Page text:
The 49th Chicago International Film Festival has concluded its first week. Screenings of James Gray's "The Immigrant" and the Festival Centerpiece "Nebraska" have concluded. Actor Bruce Dern and director George Tillman, Jr.("The Inevitable Defeat of Mister and Pete") have been honored. Today begins a fully-stacked final weekend in terms of Festival Screenings. Next Wednesday the "Best of the Fest" screenings will begin, followed by a screening of the Coen Brothers' "Inside Llewyn Davis" closing out the Festival on the evening of October 24.
Here are some of today's notable screenings:
"Imbabazi: The Pardon"
"Imbabazi: The Pardon" is definitely one of the most amateurish productions included in this year's local film celebration. The acting is really rough at times, and at certain points the viewer will think that the film editor was trying to cut for a trailer. Rwandan filmmaker Joel Karekezi draws on his own personal experience as he tells a story of two best friends who end up on opposite sides of the ethnic civil war that occurred in the early 90's.
Technical details aside, the film is a short emotional roller coaster. The viewer follows the rise and fall of Manzi and Karemera's friendship, and a short running time of 73 minutes is plenty of time to become invested in the characters. A film like "Imbabazi: The Pardon" is what the Chicago International Film Festival is all about.
"Imbabazi: The Pardon" screens tonight at 8:30pm. It also screens on Sunday, October 20 at 4pm, and once more on October 21 at 2pm. PLEASE NOTE: The October 20 screening will occur at Logan Theatre, not at the AMC River East 21 location.
"Chasing Fireflies" has just enough emotional gusto to keep the viewer from falling away into certain boredom(and potential dozing). Early on, the film is as slow as its setting: Manrique's job is to watch over an abandoned salt mine in Colombia, a spot situated right next to the Caribbean. His only human contact is the voice at the other end of a two-way radio. The man insists on sharing a joke every day, much to his bemusement(and Manrique's annoyance).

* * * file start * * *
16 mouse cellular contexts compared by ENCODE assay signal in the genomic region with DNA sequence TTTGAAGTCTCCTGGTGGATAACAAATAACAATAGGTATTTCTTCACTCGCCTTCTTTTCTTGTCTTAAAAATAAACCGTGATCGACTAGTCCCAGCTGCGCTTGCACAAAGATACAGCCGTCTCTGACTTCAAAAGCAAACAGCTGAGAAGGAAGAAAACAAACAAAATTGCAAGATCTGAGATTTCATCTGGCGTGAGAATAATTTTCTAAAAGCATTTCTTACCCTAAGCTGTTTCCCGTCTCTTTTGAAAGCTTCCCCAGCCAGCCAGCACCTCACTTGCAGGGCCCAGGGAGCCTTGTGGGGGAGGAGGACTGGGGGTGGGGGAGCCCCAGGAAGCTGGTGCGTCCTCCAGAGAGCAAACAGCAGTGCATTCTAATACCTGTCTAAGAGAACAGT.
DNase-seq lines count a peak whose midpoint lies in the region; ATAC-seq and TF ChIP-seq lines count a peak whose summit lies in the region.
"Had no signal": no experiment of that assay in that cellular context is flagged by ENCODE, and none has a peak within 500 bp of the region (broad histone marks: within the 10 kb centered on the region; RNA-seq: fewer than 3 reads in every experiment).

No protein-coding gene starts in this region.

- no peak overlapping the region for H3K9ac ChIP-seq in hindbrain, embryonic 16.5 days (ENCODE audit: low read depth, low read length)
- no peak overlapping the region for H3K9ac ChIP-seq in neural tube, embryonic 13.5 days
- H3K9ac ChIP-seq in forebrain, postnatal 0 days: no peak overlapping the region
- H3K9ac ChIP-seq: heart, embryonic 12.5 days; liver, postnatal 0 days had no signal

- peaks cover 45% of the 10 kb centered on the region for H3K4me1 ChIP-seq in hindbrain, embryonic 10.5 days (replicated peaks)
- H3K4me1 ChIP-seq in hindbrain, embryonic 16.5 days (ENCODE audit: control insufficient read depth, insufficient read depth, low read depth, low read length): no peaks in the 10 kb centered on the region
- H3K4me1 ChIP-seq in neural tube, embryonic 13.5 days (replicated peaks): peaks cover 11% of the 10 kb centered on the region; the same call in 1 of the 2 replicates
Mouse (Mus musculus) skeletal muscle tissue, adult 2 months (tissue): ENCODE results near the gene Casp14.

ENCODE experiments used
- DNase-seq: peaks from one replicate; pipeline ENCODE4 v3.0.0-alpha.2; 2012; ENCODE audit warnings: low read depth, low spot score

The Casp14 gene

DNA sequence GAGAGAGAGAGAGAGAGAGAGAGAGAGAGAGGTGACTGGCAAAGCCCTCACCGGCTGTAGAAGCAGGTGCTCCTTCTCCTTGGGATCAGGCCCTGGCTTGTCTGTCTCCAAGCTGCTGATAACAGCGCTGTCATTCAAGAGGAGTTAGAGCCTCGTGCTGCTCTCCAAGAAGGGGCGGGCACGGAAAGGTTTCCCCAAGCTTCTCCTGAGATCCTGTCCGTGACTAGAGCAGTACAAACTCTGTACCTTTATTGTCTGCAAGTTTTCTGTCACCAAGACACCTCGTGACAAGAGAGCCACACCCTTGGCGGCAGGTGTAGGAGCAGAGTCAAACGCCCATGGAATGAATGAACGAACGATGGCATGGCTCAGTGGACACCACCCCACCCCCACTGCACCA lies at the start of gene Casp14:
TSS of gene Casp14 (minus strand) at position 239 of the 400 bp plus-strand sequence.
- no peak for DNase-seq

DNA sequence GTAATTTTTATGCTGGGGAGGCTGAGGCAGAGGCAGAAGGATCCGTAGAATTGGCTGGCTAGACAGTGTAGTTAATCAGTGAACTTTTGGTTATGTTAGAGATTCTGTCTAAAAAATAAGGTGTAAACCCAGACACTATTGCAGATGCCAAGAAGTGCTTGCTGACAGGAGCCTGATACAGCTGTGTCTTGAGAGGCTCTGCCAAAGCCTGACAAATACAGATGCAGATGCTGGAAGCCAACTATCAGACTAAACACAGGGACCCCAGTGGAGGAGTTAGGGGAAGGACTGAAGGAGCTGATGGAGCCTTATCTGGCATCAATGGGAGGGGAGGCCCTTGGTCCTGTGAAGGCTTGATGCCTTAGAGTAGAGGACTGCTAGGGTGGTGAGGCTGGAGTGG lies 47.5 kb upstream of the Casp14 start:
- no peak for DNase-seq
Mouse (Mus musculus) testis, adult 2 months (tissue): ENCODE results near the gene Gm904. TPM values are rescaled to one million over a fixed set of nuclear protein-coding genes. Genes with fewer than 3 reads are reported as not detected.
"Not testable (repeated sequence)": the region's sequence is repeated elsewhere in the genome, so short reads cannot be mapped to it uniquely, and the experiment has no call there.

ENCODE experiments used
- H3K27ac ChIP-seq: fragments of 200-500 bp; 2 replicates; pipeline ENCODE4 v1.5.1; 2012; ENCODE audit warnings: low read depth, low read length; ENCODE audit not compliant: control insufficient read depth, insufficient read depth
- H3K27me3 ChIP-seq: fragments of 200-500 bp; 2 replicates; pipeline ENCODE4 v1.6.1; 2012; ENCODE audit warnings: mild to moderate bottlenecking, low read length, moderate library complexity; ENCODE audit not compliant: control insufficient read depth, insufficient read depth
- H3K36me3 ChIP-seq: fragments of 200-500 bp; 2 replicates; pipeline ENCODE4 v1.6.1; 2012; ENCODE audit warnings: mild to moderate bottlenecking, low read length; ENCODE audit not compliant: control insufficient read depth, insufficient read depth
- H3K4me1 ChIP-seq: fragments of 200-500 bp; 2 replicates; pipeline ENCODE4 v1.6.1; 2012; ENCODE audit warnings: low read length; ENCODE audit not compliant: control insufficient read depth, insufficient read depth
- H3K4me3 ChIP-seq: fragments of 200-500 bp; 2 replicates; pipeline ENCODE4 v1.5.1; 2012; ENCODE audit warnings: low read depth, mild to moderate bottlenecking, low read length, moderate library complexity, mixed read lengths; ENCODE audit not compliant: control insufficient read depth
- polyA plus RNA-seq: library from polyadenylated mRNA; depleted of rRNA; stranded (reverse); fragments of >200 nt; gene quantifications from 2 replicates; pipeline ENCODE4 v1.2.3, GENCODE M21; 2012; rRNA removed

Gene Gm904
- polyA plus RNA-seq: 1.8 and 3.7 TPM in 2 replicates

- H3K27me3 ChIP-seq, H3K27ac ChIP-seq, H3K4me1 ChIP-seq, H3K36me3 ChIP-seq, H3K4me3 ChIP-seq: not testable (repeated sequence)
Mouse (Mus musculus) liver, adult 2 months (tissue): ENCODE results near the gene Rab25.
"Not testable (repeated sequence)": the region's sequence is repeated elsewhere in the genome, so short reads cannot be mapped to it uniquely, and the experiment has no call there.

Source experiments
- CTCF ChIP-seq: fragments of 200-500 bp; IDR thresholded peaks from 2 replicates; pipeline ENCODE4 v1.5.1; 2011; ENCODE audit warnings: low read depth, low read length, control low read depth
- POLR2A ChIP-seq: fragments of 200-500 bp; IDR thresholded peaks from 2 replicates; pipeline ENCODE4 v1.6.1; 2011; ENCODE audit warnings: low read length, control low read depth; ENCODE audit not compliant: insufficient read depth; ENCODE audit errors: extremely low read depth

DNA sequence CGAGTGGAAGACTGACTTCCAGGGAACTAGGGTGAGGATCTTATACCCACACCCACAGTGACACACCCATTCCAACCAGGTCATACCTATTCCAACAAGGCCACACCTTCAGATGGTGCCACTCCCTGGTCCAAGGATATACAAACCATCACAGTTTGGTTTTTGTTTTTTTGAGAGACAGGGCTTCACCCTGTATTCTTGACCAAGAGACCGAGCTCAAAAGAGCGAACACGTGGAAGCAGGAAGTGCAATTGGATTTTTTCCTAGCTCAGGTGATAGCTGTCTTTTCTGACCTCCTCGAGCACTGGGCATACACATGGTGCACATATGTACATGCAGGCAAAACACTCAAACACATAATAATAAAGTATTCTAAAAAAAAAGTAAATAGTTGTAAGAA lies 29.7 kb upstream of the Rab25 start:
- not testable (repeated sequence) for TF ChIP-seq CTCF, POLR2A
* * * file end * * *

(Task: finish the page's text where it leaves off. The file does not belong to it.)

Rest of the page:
Manrique patrols the area everyday, looking for anything out of the ordinary. He even carries binoculars, but never seems to see much of anything. That is until his daughter Valeria shows up. Valeria and Manrique are forced to address their distanced relationship and come to a middle ground in a remote location that could certainly be considered the middle of nowhere.
"Chasing Fireflies" screens today at 5:30pm and once again on Saturday at 11:45am.
"The Invisible Collection"
"The Invisible Collection" is a drama that feels very incomplete, and in that case almost fits its title. Young Brazilian Beto sets out on an excursion to a remote plantation in search for rare works of art that his late father had sold. The pieces could be the answer to his money woes. Click here for my full review.
"The Invisible Collection" screens today at 6:15pm and on October 22 at 3:30pm.
"Despite The Gods"
"Despite The Gods" introduces the world to Jennifer Lynch, daughter of the legendary filmmaker and storyteller David Lynch. The filmmaker("Boxing Helena", "Surveillance") traveled to India to make a film called "Hisss", and the production became the focus of the documentary "Despite The Gods."
Director Penny Vozniak focuses much of the attention on the day-to-day on set of "Hisss", but the personality of Lynch certainly overshadows the behind-the-scenes element of the film. By the time "Despite The Gods" nears its end, the film is nearly(and almost literally) forgotten. "Despite The Gods" is another portrait of a larger-than-life character in the tradition of "Exit Through The Gift Shop" and another festival doc selection this year, "I Will Be Murdered."
"Despite The Gods" screens this evening at 5:45pm.